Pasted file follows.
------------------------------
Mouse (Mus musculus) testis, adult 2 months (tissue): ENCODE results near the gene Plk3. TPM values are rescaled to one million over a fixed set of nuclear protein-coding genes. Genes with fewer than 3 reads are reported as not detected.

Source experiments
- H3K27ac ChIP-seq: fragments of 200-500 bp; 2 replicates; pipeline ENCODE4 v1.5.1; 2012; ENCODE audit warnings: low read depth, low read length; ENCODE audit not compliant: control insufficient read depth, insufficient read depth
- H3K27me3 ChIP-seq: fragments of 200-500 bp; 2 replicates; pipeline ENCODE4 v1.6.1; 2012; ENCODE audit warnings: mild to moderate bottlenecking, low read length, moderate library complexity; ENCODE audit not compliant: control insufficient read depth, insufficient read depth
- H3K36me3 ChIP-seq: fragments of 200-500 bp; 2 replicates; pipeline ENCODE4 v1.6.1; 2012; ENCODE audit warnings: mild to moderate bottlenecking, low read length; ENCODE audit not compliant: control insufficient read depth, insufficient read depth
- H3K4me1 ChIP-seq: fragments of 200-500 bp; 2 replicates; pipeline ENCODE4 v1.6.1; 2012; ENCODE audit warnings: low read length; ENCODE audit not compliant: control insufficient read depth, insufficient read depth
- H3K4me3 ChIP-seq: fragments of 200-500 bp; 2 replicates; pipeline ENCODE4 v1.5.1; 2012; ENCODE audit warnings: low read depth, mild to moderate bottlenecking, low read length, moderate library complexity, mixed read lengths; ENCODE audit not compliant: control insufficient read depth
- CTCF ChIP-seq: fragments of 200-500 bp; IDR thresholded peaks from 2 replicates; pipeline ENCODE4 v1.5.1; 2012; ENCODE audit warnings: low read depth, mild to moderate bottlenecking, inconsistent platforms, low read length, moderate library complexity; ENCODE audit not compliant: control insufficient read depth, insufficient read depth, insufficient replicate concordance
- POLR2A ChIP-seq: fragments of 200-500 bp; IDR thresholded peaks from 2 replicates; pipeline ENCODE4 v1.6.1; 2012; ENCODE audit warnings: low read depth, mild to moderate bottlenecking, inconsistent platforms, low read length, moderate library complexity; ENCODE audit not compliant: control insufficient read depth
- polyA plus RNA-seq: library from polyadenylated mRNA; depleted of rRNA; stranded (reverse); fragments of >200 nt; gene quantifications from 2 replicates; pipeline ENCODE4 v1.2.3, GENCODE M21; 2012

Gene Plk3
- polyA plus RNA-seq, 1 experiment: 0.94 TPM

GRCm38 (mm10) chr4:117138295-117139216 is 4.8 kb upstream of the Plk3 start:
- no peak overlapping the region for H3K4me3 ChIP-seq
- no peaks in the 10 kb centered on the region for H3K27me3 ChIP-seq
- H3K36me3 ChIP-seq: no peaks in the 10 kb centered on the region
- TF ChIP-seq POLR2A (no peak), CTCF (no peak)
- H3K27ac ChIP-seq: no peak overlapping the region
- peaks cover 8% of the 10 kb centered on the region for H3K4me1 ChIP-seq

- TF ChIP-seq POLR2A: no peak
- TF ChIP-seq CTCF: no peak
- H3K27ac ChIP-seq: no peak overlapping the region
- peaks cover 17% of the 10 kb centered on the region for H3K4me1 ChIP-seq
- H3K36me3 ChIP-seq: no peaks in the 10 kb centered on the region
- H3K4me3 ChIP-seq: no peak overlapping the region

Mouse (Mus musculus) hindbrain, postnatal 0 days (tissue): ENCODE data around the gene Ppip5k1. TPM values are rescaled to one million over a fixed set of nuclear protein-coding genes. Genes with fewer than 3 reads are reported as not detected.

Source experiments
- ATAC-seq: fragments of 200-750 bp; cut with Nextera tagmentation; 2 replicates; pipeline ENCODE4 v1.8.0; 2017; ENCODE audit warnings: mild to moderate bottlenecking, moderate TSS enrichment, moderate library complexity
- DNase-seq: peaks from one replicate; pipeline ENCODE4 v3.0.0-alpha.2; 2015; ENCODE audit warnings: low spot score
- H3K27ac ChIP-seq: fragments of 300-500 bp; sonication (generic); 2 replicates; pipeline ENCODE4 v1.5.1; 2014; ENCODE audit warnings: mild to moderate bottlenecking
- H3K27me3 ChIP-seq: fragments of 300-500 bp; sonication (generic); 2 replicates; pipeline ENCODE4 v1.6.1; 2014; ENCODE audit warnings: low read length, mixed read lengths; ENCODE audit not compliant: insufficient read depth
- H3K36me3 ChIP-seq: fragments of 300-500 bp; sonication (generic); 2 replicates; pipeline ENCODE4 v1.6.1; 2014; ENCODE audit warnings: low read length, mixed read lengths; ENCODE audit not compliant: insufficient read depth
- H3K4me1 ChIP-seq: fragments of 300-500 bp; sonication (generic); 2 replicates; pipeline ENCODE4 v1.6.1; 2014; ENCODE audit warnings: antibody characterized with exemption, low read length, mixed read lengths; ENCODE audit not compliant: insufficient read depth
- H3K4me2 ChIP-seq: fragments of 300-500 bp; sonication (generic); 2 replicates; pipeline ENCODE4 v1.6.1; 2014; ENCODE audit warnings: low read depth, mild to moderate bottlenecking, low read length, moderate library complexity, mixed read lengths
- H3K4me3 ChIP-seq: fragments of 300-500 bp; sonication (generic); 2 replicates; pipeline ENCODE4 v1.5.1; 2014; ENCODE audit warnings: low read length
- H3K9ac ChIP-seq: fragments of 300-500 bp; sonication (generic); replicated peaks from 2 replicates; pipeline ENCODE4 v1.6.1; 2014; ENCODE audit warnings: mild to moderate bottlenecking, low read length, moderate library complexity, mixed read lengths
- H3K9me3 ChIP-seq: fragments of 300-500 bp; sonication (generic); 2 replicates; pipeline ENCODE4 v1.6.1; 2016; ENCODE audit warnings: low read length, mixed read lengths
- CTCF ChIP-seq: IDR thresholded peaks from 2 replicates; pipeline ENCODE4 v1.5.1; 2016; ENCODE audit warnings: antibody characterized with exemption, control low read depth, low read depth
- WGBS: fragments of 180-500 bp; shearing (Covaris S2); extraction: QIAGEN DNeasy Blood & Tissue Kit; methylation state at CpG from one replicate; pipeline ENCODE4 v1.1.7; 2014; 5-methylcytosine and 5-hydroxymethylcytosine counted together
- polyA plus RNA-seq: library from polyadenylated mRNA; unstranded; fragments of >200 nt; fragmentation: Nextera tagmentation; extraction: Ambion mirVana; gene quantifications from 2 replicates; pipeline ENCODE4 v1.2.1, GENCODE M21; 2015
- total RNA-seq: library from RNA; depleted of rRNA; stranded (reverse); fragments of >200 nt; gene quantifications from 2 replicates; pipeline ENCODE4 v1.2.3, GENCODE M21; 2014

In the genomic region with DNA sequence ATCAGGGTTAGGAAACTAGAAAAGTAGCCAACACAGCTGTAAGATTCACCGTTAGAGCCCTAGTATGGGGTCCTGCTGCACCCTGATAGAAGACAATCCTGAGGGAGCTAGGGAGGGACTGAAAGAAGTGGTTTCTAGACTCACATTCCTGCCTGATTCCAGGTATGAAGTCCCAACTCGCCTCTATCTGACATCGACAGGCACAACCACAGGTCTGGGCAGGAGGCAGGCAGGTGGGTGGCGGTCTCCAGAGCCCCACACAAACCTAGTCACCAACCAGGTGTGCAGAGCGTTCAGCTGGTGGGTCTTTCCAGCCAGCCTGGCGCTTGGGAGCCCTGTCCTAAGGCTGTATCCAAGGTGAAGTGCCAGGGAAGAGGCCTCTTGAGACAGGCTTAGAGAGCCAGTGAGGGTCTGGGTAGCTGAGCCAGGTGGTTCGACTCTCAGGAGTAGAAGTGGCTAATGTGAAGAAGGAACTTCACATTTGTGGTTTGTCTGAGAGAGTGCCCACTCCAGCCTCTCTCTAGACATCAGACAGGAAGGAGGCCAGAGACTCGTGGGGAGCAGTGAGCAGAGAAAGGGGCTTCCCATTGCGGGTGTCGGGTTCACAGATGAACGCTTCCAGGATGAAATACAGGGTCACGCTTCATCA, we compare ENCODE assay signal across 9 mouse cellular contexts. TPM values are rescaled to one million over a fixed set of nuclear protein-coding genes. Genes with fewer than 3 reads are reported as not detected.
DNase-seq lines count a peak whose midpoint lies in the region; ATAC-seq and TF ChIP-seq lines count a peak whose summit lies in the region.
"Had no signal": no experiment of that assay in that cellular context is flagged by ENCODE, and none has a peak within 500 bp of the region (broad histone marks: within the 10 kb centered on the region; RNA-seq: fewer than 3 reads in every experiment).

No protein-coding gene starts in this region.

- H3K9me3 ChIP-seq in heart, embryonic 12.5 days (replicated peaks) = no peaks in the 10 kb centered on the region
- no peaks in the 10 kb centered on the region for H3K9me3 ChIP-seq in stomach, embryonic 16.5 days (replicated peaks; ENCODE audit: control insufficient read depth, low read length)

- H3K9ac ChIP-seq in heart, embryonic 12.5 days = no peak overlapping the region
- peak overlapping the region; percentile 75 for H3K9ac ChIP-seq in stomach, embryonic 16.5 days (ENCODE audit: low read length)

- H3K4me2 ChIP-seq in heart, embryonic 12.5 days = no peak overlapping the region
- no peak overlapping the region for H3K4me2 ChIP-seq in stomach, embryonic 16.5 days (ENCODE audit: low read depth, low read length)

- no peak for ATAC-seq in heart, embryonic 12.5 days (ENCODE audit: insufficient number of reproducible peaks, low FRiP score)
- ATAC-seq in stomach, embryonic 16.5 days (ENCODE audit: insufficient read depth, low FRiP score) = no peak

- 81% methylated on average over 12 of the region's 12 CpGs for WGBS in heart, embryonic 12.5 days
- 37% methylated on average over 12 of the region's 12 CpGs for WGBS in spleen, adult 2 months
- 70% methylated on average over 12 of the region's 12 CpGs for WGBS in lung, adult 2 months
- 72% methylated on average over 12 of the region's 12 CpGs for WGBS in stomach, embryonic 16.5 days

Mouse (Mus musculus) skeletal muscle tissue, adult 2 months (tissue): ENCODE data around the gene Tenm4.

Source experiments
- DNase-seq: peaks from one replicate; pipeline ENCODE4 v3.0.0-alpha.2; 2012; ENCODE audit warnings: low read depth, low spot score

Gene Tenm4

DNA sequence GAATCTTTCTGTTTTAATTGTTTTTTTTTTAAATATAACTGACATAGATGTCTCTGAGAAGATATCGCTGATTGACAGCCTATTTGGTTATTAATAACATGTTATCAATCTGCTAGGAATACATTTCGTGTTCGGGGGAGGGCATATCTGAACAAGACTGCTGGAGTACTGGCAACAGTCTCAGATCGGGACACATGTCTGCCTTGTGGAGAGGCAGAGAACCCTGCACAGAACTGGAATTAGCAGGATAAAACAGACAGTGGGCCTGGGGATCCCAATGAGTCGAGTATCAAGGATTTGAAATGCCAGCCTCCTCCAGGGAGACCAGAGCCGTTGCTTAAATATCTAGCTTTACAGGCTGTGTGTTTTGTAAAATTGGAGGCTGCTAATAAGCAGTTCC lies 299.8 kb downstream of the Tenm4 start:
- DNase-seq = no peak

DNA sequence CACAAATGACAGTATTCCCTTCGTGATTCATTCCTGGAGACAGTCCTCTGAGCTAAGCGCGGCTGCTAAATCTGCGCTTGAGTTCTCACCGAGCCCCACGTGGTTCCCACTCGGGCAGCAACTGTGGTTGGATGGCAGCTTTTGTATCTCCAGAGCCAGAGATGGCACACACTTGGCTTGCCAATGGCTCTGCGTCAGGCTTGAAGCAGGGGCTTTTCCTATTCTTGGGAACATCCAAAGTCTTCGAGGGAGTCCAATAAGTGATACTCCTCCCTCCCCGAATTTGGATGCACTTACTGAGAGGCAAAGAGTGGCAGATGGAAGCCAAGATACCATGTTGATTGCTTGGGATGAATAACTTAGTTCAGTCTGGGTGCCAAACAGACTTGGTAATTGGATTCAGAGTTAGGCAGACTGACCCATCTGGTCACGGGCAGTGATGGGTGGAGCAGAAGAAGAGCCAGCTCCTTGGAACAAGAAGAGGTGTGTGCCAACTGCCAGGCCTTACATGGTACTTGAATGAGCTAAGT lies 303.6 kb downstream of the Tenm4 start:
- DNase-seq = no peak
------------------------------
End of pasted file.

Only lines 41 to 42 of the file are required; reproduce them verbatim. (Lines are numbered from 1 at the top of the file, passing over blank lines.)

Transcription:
- total RNA-seq: library from RNA; depleted of rRNA; stranded (reverse); fragments of >200 nt; gene quantifications from 2 replicates; pipeline ENCODE4 v1.2.3, GENCODE M21; 2014

In the genomic region with DNA sequence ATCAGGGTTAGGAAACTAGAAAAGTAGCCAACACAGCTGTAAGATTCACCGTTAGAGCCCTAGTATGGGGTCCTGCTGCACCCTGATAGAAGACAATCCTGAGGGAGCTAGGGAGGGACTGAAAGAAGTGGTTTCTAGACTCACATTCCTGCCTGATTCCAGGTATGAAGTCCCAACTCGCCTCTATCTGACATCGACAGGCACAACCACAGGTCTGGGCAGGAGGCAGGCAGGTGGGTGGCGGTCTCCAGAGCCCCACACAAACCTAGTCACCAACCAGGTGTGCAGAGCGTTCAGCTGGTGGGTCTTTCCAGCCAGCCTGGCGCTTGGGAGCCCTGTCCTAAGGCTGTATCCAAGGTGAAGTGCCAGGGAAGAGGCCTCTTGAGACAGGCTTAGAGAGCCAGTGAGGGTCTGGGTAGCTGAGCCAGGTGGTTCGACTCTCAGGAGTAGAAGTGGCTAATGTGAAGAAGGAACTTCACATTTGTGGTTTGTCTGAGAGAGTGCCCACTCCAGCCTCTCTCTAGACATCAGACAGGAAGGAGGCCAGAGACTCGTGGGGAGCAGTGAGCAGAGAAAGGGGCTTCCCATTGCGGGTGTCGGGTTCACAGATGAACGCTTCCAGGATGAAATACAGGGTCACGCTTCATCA, we compare ENCODE assay signal across 9 mouse cellular contexts. TPM values are rescaled to one million over a fixed set of nuclear protein-coding genes. Genes with fewer than 3 reads are reported as not detected.